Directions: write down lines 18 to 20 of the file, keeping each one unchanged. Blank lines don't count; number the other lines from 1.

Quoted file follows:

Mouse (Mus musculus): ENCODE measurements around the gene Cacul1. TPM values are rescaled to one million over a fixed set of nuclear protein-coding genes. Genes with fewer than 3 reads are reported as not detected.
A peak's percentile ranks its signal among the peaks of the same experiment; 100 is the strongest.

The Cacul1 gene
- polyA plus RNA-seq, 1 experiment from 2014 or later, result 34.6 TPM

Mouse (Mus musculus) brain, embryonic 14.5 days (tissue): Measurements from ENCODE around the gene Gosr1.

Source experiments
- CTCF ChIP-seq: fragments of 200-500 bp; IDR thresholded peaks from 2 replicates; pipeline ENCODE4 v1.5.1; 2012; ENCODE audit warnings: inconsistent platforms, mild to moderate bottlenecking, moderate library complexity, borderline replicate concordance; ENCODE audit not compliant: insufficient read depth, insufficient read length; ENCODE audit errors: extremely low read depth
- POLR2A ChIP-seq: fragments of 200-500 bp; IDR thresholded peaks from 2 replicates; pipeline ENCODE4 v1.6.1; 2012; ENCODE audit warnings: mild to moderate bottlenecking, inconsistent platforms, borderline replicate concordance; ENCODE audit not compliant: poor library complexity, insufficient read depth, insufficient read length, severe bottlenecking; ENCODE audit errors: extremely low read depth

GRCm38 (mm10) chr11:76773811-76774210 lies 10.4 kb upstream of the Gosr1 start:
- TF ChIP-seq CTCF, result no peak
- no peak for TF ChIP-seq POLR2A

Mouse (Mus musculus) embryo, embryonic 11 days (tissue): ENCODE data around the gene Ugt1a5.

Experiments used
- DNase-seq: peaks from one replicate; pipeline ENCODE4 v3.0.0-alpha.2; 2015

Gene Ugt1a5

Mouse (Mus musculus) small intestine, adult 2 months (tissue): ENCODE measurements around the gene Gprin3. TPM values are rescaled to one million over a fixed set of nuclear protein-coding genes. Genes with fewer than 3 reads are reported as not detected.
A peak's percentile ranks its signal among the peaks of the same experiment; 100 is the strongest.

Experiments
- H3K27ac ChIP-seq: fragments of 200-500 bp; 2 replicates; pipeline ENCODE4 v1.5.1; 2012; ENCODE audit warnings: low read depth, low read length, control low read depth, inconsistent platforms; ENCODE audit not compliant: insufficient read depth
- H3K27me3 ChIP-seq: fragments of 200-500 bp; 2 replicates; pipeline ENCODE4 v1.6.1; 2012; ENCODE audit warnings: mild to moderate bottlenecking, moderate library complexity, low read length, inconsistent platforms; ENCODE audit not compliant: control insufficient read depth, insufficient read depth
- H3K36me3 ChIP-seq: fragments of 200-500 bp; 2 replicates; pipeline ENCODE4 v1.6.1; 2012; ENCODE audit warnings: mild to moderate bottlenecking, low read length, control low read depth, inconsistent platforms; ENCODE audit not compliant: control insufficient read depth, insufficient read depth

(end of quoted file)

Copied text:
Experiments
- H3K27ac ChIP-seq: fragments of 200-500 bp; 2 replicates; pipeline ENCODE4 v1.5.1; 2012; ENCODE audit warnings: low read depth, low read length, control low read depth, inconsistent platforms; ENCODE audit not compliant: insufficient read depth
- H3K27me3 ChIP-seq: fragments of 200-500 bp; 2 replicates; pipeline ENCODE4 v1.6.1; 2012; ENCODE audit warnings: mild to moderate bottlenecking, moderate library complexity, low read length, inconsistent platforms; ENCODE audit not compliant: control insufficient read depth, insufficient read depth